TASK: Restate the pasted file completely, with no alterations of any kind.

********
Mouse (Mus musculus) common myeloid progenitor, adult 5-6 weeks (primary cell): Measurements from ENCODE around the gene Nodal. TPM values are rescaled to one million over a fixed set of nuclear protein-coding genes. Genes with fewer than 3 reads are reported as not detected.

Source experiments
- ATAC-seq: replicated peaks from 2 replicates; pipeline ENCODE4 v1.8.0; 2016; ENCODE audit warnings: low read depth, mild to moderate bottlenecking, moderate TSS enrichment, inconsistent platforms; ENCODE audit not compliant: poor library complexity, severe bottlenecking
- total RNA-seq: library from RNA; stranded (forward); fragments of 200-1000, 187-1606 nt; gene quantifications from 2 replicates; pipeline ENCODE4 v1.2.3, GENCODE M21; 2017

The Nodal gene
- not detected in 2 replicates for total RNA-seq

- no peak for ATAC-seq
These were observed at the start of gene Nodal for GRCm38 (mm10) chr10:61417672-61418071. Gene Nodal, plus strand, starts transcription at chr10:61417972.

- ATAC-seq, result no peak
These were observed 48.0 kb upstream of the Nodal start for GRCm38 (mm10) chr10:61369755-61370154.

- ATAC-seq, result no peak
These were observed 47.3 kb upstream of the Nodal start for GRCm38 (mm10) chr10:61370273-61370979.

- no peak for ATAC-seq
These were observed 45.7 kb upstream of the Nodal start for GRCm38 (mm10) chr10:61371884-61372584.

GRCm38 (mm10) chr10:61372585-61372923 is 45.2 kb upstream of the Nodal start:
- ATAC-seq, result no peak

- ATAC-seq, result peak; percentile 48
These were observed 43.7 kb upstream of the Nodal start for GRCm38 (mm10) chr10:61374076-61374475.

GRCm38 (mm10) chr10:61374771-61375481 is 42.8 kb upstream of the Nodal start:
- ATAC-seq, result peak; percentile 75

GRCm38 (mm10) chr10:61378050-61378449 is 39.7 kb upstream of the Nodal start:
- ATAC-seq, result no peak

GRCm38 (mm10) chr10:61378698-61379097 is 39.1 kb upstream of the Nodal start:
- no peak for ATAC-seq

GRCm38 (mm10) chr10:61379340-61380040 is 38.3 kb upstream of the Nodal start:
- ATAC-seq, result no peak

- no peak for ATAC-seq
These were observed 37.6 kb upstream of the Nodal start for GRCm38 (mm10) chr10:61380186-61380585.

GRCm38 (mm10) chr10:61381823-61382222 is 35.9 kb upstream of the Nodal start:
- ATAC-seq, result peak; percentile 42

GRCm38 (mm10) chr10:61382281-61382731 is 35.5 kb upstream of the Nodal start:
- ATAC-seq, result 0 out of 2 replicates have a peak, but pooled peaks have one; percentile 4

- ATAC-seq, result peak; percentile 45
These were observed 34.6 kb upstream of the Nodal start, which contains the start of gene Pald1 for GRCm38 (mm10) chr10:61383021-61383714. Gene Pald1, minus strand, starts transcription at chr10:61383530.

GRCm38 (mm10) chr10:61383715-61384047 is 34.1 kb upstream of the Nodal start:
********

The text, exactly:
Mouse (Mus musculus) common myeloid progenitor, adult 5-6 weeks (primary cell): Measurements from ENCODE around the gene Nodal. TPM values are rescaled to one million over a fixed set of nuclear protein-coding genes. Genes with fewer than 3 reads are reported as not detected.

Source experiments
- ATAC-seq: replicated peaks from 2 replicates; pipeline ENCODE4 v1.8.0; 2016; ENCODE audit warnings: low read depth, mild to moderate bottlenecking, moderate TSS enrichment, inconsistent platforms; ENCODE audit not compliant: poor library complexity, severe bottlenecking
- total RNA-seq: library from RNA; stranded (forward); fragments of 200-1000, 187-1606 nt; gene quantifications from 2 replicates; pipeline ENCODE4 v1.2.3, GENCODE M21; 2017

The Nodal gene
- not detected in 2 replicates for total RNA-seq

- no peak for ATAC-seq
These were observed at the start of gene Nodal for GRCm38 (mm10) chr10:61417672-61418071. Gene Nodal, plus strand, starts transcription at chr10:61417972.

- ATAC-seq, result no peak
These were observed 48.0 kb upstream of the Nodal start for GRCm38 (mm10) chr10:61369755-61370154.

- ATAC-seq, result no peak
These were observed 47.3 kb upstream of the Nodal start for GRCm38 (mm10) chr10:61370273-61370979.

- no peak for ATAC-seq
These were observed 45.7 kb upstream of the Nodal start for GRCm38 (mm10) chr10:61371884-61372584.

GRCm38 (mm10) chr10:61372585-61372923 is 45.2 kb upstream of the Nodal start:
- ATAC-seq, result no peak

- ATAC-seq, result peak; percentile 48
These were observed 43.7 kb upstream of the Nodal start for GRCm38 (mm10) chr10:61374076-61374475.

GRCm38 (mm10) chr10:61374771-61375481 is 42.8 kb upstream of the Nodal start:
- ATAC-seq, result peak; percentile 75

GRCm38 (mm10) chr10:61378050-61378449 is 39.7 kb upstream of the Nodal start:
- ATAC-seq, result no peak

GRCm38 (mm10) chr10:61378698-61379097 is 39.1 kb upstream of the Nodal start:
- no peak for ATAC-seq

GRCm38 (mm10) chr10:61379340-61380040 is 38.3 kb upstream of the Nodal start:
- ATAC-seq, result no peak

- no peak for ATAC-seq
These were observed 37.6 kb upstream of the Nodal start for GRCm38 (mm10) chr10:61380186-61380585.

GRCm38 (mm10) chr10:61381823-61382222 is 35.9 kb upstream of the Nodal start:
- ATAC-seq, result peak; percentile 42

GRCm38 (mm10) chr10:61382281-61382731 is 35.5 kb upstream of the Nodal start:
- ATAC-seq, result 0 out of 2 replicates have a peak, but pooled peaks have one; percentile 4

- ATAC-seq, result peak; percentile 45
These were observed 34.6 kb upstream of the Nodal start, which contains the start of gene Pald1 for GRCm38 (mm10) chr10:61383021-61383714. Gene Pald1, minus strand, starts transcription at chr10:61383530.

GRCm38 (mm10) chr10:61383715-61384047 is 34.1 kb upstream of the Nodal start: